As a parent receiving child support in Texas, you are aware that over time, as your circumstances change, the support you receive covers less and less. Of course, this begs the question – how soon and how often can you ask for an increase in child support?
We’ll delve into the factors that determine when and how frequently modifications can be requested. Contact a Woodlands child support lawyer at Bolton Law for the help you need.
How Do You Go About Requesting an Increase in Child Support in Texas?
If you want your ex to pay you more in child support, you have a few options. First, you can come right out and ask your ex. If they agree to pay more, your child support lawyer in Woodlands can draw up a new order and submit it to the court.
Chances are that your ex isn’t going to voluntarily agree to increase their child support. Unless you promise to accept less money per month than they’d be required to pay under the child support guidelines, it wouldn’t make sense for them to agree to the change.
What if You and Your Co-Parent Cannot Agree to a New Child Support Agreement?
If you can’t come to a new agreement amicably, then you have two ways to request an increase in child support.
You can request a review of your current child support order through the Texas Child Support Review Process. This process is very similar to mediation. If the two parents can come to an agreement, the TCSR Officer will submit a copy of your new proposed order to the judge for approval.
Your child support lawyer can file a motion with the family court asking the judge to order an increase. Your ex will have 14 days to respond. Both parents will then have to attend a hearing before the judge. The judge will review the information the two of you submitted and make their final decision.
Texas Has Specific Rules About How Often You Can Request a Change in Child Support
In Texas, you must wait three years from the date of your existing order to request a change in child support, provided that the monthly amount of child support owed has changed by at least 20 percent or $100.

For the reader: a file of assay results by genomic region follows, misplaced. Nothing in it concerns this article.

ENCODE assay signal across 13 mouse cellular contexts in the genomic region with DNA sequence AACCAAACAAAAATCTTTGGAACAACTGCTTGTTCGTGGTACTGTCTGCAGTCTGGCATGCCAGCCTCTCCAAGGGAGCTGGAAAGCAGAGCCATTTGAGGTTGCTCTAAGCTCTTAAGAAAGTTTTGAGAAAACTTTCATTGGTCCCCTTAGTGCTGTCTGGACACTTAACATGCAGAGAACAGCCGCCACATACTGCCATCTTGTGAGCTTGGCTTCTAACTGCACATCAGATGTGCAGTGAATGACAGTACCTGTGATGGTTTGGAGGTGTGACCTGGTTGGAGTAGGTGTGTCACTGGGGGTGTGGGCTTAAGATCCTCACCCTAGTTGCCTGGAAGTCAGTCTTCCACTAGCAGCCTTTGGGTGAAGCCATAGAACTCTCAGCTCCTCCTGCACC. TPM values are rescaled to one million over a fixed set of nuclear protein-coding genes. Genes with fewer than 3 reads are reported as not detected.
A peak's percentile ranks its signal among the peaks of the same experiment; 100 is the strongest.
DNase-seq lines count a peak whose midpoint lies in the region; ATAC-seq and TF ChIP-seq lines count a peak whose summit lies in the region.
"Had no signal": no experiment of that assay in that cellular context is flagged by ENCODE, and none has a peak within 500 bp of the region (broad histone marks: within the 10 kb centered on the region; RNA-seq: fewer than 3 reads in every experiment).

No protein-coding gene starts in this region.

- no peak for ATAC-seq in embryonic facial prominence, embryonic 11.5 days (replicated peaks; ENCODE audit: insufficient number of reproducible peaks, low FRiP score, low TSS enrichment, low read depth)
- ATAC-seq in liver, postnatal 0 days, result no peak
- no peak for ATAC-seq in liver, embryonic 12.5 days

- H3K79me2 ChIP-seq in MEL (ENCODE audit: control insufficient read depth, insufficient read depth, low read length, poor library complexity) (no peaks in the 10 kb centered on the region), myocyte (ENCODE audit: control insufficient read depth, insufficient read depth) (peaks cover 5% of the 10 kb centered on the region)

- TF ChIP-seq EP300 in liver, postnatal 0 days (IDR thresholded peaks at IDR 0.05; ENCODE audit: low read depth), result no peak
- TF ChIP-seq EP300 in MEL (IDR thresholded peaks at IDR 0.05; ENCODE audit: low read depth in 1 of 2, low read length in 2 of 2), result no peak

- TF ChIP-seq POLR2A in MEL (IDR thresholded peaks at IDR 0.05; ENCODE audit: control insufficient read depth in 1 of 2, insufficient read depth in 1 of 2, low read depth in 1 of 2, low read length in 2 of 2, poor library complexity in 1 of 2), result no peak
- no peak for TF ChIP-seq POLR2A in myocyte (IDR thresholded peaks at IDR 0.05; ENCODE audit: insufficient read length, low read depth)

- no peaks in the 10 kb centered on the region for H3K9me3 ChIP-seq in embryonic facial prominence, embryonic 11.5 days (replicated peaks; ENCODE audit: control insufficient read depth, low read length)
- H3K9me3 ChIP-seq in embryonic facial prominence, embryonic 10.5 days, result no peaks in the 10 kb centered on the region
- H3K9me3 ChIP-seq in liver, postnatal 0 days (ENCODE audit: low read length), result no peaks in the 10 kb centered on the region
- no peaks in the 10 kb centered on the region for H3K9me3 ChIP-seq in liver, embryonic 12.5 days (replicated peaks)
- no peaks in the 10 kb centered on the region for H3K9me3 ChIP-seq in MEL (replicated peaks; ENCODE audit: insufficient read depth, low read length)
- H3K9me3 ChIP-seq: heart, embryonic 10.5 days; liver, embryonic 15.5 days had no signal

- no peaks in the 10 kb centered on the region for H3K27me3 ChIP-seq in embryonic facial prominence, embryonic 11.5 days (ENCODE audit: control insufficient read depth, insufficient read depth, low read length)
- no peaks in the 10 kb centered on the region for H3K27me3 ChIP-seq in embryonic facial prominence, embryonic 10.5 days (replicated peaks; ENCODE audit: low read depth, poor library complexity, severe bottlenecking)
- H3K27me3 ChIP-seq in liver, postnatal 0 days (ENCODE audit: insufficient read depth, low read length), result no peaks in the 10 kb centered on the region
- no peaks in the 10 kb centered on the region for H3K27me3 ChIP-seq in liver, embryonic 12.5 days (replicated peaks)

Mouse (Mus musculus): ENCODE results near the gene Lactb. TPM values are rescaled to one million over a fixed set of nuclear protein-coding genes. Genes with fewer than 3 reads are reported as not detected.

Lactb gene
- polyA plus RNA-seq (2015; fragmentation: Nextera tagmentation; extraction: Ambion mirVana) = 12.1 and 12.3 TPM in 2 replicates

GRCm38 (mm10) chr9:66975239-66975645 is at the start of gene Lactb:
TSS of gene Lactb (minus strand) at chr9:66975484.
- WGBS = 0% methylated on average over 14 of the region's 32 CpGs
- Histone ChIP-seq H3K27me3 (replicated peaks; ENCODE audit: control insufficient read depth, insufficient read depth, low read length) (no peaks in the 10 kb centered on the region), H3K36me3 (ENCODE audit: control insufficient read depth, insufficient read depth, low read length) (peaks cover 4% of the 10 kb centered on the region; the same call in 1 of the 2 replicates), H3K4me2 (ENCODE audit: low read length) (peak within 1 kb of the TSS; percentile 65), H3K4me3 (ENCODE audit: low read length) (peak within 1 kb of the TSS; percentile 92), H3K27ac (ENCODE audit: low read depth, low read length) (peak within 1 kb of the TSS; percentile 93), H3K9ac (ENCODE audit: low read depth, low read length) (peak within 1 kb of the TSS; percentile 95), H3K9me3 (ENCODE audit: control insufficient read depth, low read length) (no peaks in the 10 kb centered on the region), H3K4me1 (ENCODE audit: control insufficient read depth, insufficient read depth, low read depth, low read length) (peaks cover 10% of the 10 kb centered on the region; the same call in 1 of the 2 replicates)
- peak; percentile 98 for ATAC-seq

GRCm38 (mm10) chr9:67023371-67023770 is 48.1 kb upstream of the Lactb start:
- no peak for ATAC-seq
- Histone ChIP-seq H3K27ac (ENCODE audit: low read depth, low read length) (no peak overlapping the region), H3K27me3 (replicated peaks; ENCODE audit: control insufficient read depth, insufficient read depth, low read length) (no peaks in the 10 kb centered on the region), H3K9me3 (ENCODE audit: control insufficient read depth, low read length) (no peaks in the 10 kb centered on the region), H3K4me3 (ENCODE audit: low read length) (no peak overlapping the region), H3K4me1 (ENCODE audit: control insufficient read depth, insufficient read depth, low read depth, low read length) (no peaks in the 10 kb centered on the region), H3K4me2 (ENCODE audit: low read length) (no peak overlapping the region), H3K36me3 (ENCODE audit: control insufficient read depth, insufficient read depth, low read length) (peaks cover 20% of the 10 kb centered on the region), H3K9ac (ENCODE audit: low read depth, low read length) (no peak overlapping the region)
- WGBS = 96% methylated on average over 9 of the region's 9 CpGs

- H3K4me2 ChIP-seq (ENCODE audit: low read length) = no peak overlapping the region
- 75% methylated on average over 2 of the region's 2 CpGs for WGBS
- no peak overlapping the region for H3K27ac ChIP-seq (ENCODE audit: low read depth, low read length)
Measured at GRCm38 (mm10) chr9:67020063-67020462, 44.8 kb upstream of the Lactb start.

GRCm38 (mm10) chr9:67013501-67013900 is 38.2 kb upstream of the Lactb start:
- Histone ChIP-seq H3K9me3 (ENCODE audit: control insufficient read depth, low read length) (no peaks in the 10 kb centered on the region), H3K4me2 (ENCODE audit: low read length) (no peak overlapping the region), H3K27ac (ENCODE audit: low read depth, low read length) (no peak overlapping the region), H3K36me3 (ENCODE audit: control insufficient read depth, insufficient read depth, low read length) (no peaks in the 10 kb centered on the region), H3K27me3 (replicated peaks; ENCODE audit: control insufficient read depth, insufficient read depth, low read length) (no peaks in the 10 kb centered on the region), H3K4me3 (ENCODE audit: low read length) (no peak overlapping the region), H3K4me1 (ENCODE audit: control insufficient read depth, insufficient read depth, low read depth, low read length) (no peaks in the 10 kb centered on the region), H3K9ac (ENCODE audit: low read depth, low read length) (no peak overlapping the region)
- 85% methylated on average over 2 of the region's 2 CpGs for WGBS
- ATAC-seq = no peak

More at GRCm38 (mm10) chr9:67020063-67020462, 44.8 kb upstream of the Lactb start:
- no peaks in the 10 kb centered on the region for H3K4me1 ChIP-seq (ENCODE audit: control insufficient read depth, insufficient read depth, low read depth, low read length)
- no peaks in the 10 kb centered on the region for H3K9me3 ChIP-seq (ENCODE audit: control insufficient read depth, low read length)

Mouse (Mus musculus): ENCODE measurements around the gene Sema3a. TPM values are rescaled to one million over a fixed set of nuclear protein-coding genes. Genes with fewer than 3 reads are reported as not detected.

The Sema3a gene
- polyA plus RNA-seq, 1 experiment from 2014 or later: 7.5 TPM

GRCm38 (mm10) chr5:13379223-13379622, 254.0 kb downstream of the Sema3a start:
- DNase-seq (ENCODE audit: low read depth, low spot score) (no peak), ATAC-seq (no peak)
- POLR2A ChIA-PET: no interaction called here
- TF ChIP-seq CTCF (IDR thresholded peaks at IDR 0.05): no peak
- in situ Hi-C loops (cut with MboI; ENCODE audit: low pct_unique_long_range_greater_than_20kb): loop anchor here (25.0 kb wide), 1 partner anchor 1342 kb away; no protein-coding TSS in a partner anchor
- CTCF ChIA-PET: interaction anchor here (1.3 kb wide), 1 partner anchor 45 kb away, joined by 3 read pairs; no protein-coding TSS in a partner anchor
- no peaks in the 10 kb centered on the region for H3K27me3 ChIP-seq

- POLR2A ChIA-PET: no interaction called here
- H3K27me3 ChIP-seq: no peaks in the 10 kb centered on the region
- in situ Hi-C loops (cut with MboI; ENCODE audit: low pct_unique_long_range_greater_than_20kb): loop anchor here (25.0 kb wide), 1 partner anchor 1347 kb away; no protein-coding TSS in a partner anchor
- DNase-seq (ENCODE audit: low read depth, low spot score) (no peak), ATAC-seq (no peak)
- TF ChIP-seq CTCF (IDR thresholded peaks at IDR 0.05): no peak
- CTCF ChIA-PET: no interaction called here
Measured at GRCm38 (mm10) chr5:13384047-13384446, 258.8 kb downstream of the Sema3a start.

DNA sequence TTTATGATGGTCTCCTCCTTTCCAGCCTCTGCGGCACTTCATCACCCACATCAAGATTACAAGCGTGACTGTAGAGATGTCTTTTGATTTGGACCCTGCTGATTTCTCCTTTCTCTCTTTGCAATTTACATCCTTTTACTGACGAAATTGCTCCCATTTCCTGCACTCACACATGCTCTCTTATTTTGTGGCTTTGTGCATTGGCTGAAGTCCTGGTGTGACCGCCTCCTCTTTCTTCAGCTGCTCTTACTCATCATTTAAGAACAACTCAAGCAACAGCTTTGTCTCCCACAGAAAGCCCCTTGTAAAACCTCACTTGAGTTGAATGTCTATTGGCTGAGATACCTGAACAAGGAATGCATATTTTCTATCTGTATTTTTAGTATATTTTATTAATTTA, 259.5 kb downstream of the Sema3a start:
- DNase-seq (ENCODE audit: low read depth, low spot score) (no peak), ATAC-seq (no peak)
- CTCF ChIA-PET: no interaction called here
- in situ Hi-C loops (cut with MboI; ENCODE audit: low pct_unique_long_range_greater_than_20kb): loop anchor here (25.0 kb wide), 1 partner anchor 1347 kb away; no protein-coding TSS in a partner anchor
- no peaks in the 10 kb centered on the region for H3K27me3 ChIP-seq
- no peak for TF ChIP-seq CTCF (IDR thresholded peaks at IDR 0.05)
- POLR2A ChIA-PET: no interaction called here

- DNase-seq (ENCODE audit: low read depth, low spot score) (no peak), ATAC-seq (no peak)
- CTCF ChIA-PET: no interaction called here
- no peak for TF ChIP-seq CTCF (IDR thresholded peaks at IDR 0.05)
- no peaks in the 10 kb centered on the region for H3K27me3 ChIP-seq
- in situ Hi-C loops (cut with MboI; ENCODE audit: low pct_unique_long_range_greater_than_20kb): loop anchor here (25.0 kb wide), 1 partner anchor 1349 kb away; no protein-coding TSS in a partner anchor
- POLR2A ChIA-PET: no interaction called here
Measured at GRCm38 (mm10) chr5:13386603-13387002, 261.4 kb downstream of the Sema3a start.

However, the law does provide an exception to the three-year rule for people who’ve experienced a material and substantial change in circumstances. If you can prove that you fall into this category, you can request a change at any time.
To prove that your circumstances have changed materially and substantially, your child support lawyer in Woodlands must prove the following:
- This change has been substantial. For example, if your ex received a raise of $2,000 per year, it may qualify as material as income goes directly to the heart of determining child support. However, it isn’t a substantial change.
- This change must be permanent or will persist for a significant period of time. The judge isn’t going to increase child support because the non-custodial parent signed a contract to work for a company for three or four months.
Are There Any Other Ways Your Child Support Can Increase?
If you can’t justify an increase in the ways described above, that doesn’t mean your child support will stay the same forever. In Texas, you’ll receive cost of living increases automatically.
You’ll get a notice in the mail letting you know what your new support rate will be. One good thing about this is that it serves as a reminder that you should look at your child support situation.
This way, every year, you check to see if you qualify for an increase due to a material and substantial change in circumstances.
What Are the Most Common Reasons for Requesting an Increase?
When you request an increase in child support, you need to offer a specific reason. Some of the most common reasons include:
- Change in either parents’ income, be it an increase or decrease
- Change in the children’s health care insurance premiums or coverage
- Change in the number of days the non-custodial parent will have the kids
- One of the parents has become responsible for another child
- One of the children has a special medical, psychological, or educational need
- The non-custodial parent has experienced a windfall, such as an inheritance
Your child support lawyer can’t make up a reason or exaggerate the change in circumstances. The court expects specific proof demonstrating that there has been a material and substantial change.
Factors the Court Will Consider When Granting an Increase in Payments
There are many factors a court will consider when granting an increase in payments, such as:
- The current financial situation of the paying parent: If the paying parent has experienced a significant change in income (either an increase or decrease), this may warrant a modification to the support payments.
- The needs of the child: If there has been a significant change in the child’s needs (such as a medical condition), this may also warrant an increase in support payments.
- The cost of living: If there has been a significant change in the cost of living (such as a move to a more expensive city), this may also warrant an increase in support payments.
- The age of the child: As the child gets older, their need for financial support will generally decrease. This is typically considered when determining whether to grant an increase in payments.
Contact a Woodlands Child Support Lawyer Today
Whether you go through the Texas Child Support Review process or the courts, it can take more than six months to get an increase in support. Plus, the court will not make any new child support order retroactive. That’s why we suggest you contact our family lawyers in The Woodlands, Texas right away.
Contact our team at Bolton Law online or by calling 281-351-7897 today.